In the field of psychology, John Bowlby’s notion of attachment (1969) gets at the important role this kind of mutual understanding plays in ensuring mother and infant can work adequately well together, creating a context of care that exerts a shaping influence on the infant’s character well into adulthood. Bowlby’s theory, which has become a cornerstone in human development models, was most notably supplemented by Mary Ainsworth in the 1970s (Ainsworth et al., 1979) and by Main and Solomon a decade later (1986). Neuroscience weighed in on the topic in the mid-1990s positing mirror neurons as one physical medium by which attachment dynamics most likely take place (e.g., Gallese et al., 1996; but see also Gallese et al., 2001 and Fogassi et al., 2005 for more recent applications to empathy studies). Psychiatrist Daniel J. Siegel’s work synthesizes all these important contributions into a framework for understanding the influence the caregiving surround exerts on the human brain in early childhood in ways that influence us profoundly throughout our adult lives (Siegel, 1999 and 2009).

Yet much of this research assumes the mother/child dyad to hold sway as the singular point of entry through which this health and growth promoting attunement flows. Taking issue with this assumption, Sarah Hrdy widens the usual mother/child dyad focus of attachment theory and interpersonal neurobiology to take into account the important role that alloparents (literally, others nearby who parent) have played historically in providing a community of care for children. The village community not only complemented but actually enabled adequate mothering.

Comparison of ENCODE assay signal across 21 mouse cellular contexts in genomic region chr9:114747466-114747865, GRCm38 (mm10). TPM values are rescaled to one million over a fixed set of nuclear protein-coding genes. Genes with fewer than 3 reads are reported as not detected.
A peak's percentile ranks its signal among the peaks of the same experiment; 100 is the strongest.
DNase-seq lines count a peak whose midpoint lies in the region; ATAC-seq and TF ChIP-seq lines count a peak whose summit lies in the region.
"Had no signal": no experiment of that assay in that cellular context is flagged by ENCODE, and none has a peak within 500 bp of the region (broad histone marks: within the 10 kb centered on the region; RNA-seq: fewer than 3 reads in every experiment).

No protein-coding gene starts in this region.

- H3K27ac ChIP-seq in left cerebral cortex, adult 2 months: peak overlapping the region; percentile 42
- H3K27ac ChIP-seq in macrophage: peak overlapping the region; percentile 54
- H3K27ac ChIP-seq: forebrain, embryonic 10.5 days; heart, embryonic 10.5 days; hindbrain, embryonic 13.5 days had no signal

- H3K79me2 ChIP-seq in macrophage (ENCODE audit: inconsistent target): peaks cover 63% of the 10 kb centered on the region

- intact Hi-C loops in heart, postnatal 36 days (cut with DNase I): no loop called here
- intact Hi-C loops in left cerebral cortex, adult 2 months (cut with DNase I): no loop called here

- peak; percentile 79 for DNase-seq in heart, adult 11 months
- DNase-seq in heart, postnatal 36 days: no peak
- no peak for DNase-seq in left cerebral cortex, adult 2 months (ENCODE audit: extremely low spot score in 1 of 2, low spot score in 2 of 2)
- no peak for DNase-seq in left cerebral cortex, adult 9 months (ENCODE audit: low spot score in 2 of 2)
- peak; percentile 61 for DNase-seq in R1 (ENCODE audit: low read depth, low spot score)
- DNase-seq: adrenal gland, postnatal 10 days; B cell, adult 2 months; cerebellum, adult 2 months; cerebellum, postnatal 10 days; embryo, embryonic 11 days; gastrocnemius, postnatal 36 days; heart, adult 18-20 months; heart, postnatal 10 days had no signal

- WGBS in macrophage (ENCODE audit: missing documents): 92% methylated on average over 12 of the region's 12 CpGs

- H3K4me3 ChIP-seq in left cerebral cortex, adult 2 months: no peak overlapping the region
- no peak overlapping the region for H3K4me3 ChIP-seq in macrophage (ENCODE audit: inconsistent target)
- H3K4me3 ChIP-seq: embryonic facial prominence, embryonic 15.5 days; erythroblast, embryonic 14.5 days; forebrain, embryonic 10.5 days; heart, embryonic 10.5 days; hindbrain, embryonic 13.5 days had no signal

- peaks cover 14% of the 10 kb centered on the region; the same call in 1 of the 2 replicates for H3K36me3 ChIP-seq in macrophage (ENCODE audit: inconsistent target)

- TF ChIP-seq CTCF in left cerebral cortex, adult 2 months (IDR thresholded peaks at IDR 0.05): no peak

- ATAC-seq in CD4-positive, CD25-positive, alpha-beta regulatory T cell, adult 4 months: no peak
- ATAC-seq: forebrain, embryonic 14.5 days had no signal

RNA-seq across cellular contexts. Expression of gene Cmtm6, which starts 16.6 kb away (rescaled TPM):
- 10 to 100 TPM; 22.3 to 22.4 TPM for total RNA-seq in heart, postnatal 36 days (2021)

Read the whole article.

Silke Helfrich - The commons as a common paradigm for social movements and beyond

This article is from January of 2010, but this is the first time I have seen it, mostly because I am only now taking a greater interest in P2P and the commons movement.

For whatever reasons, I am becoming more convinced that pulling some "we space" out of the current financial and cultural chaos may be the only hope we have of moving forward rather than imploding.

Rather than maximizing profit and/or seeking personal wealth, I want to think in terms of maximizing compassion and cooperation, while still taking into account that we are creatures of economics, dependent and interdependent with others for production and consumption. Is there a way to meet people's needs while also considering the larger needs of the culture, the human race, and the planet? I think there is - but it requires we reframe our "needs" for stuff, for purely individual satisfaction - we are individuals, yes, and we are interpersonally embedded beings. We need expand our "circles of care" beyond family, beyond friends, beyond our community or nation, and embrace the planet as a whole.

Easier said than done. Yet there are people working on these ideas.

Going forward, in addition to looking at the ways we are empathic and compassionate individuals (which has been of great interest to me lately and has laid the groundwork for a wider perspective) I will also try to find and post relevant material in the realms of P2P and the commons.

This article from Commons Blog (much of the blog, unfortunately, is not in English), offers a framework for articulating the commons idea as both a perspective and a social movement.

For more information and articles on the commons idea, see Michel Bauwen's P2P Foundation's archive collection of commons articles.

The commons as a common paradigm for social movements and beyond

World Social Forum: 10 years after: Elements of a new agenda

The commons as a common paradigm for social movements and beyond (version 1.0)